Boxing: Haye makes his way in world of giants

Londoner delivers powerful message to watching world champion Klitschko with five-round demolition of dumbfounded Barrett
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The Independent Online

David Haye signalled a warning to the big boys of boxing that he is a serious threat in his new career as a prospective heavyweight champion of the world. He took his first steps towards that lofty ambition with a five-round demolition of former contender Monte Barrett here last night, flooring the American five times before the fight was stopped with the stricken Barrett on the canvas.

Haye revels in his nom de guerre as the "Hayemaker" and he threw them in abundance to register a victory that was both emphatic and rumbustious. Even the onlooking WBC world heavyweight champion Vitali Klitschko must have been impressed with the Londoner's punching power, although it was questionable just how many bullets "Two Gunz" had left in his armoury.

The New Yorker had got off to a bad start when he tried a Naseem Hamed-type leap into the ring over the top rope and fell flat on his back. It was a position he was to occupy frequently during a fiery encounter.

At the arena where he unified the world cruiserweight titles with a blistering dismissal of Enzo Maccarinelli in March, 27-year-old Haye made a relatively tentative start but was soon in full swing, flooring Barrett twice in the third round, first with a chopping left hook and then battering him to his knees again.

A right upper-cut in the fourth had Barrett floundering on his knees again. Early in the fifth Haye was himself on the floor, albeit from a slip, and Barrett was deducted a point by referee Richie Davies for clobbering him while he was down. This piece of impertinence from a now desperate opponent provoked Haye into a furious riposte. He flattened Barrett with a brutal left-right combination to the chin. Davies immediately called a halt as Barrett fell on his back yet again.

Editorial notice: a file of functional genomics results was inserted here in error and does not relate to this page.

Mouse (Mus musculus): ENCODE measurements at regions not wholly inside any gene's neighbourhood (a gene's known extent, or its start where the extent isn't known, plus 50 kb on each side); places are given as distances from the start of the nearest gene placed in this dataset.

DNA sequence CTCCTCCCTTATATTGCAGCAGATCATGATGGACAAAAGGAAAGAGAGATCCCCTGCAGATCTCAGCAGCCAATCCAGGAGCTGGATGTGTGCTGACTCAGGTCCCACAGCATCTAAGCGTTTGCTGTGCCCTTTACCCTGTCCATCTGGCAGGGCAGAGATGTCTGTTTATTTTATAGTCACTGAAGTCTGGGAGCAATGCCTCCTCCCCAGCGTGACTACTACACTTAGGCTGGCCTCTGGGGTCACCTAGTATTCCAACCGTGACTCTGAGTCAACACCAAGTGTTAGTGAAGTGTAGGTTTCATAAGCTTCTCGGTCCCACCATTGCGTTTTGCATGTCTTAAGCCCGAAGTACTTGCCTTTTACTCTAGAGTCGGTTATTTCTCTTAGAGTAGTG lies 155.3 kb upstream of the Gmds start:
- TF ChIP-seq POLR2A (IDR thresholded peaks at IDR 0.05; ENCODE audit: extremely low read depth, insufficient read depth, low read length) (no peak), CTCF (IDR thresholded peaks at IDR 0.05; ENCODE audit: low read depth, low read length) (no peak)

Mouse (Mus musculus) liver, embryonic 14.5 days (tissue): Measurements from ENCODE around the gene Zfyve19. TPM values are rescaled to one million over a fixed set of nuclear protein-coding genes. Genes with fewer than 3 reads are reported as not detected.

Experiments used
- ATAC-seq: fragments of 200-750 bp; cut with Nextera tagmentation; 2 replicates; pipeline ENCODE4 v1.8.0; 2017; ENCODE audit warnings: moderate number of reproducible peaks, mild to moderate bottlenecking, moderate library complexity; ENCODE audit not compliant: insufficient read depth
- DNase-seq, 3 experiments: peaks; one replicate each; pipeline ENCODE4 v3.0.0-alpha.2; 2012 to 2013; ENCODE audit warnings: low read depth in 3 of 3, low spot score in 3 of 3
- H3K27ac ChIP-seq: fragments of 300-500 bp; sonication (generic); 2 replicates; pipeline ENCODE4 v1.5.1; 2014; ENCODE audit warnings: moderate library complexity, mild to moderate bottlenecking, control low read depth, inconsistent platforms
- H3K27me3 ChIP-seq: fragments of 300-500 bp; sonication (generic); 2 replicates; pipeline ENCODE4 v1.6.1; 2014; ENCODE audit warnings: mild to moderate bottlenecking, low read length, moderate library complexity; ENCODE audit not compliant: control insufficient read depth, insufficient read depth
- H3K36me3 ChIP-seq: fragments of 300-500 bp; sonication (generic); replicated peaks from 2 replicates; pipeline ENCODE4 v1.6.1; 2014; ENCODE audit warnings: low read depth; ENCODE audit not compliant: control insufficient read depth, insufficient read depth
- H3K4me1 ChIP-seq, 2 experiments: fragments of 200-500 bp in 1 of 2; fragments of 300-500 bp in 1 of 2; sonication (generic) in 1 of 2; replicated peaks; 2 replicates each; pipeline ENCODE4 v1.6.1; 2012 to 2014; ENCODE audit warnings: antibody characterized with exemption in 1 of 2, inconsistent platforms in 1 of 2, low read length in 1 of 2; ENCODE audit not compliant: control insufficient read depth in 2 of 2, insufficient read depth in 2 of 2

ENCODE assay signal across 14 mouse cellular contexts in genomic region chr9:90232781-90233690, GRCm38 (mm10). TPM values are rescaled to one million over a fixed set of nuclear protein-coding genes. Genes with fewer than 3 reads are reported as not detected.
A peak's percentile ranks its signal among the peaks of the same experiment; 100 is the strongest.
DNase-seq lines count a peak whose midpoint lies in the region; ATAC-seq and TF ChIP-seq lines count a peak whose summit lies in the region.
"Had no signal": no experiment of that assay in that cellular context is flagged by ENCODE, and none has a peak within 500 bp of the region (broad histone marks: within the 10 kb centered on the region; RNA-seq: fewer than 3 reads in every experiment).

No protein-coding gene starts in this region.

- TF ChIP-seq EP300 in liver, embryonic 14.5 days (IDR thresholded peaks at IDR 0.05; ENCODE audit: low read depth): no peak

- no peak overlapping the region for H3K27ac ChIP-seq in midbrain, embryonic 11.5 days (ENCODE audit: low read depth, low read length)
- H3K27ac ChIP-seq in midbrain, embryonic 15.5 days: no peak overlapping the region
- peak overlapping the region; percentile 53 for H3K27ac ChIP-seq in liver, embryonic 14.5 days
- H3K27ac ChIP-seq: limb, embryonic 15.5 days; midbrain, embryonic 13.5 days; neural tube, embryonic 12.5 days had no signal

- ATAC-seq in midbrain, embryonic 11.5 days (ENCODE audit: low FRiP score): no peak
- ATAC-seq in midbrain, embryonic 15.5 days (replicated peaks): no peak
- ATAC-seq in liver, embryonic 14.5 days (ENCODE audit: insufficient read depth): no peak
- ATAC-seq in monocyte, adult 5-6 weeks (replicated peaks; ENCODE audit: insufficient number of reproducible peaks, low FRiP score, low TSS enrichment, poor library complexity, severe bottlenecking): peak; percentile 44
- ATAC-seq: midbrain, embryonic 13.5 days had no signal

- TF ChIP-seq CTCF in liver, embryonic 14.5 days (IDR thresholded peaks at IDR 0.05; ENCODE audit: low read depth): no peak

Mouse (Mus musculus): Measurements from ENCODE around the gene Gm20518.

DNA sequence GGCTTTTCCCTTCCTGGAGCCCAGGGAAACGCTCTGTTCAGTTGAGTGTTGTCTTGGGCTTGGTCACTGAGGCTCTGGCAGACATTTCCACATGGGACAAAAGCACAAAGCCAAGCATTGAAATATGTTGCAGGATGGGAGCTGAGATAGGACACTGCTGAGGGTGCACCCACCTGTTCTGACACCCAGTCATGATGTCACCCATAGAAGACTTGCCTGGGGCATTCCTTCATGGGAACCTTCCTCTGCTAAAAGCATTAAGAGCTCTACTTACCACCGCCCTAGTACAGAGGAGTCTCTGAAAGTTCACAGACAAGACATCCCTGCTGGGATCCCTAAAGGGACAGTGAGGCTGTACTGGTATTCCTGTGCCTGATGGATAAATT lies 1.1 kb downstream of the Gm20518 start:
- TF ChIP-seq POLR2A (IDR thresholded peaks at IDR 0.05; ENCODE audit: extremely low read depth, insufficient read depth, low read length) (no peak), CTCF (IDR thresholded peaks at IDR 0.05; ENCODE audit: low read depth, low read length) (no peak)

Barrett has been one of the ring's most accomplished journeymen and although he has known better days, he is no mug. But he was certainly mugged last night. Now Haye has his sights on the Klitschko brothers Wladimir and Vitali within two or three more fights, or so he says. This is a tall order in every sense and the towering Vitali, now back as a heavy-hitting champion, was himself sizing up Haye. Eight years ago, Vitali had also fought Barrett in London, also flooring him five times, but to achieve his own heavyweight ambition, Haye may have to bulk up a bit. Last night, at 15st 5lb, he weighed only 15lb above the cruiserweight limit, although at their peak Muhammad Ali, Joe Frazier and Mike Tyson did not weigh much more. But this is the age of the super-heavyweight, as the Klitschkos have shown. Yet there is no doubting Haye's power when he says: "I know I talk a lot of smack, but I promised I'd deliver and I did."

However, attracting a crowd to the vast auditorium here proved tougher than his fight. The 20,000-seat arena was only about a third full and it is evident that Haye needs to put more punch into his promotional skills.

It was a night for celebrating a homegrown success in Liverpool too, where 21-year-old Hull bantamweight Luke Campbell became England's first European amateur champion in 47 years – Frankie Taylor was the last to strike gold in 1961. Campbell capped a terrific tournament by winning on a countback with the scores level after four rounds against a tough, experienced Bulgarian, Detelin Dalakliev.

Dalakliev had equalled the tally at 5-5 with two seconds left. It was a victory that surely earmarked him as a welcome prospect for 2012 in view of the anticipated defection of several of the Beijing battlers to the pro ranks.

It was a triumph, too, for GB coach Terry Edwards whose eight-year tenure has seen British boxers claim gold at Olympic, World, Commonwealth and now European level. "Luke has boxed brilliantly throughout this tournament," he said. "I thought he won clearly enough for the scores not to have gone to a countback."

Campbell said: "It's the first time I've ever gone past three fights in a tournament so it's been a long 10 days and it's been very draining mentally but it's all been worth it. I'll move on to the next step. It's a long four years now until London and I've got plenty to improve on."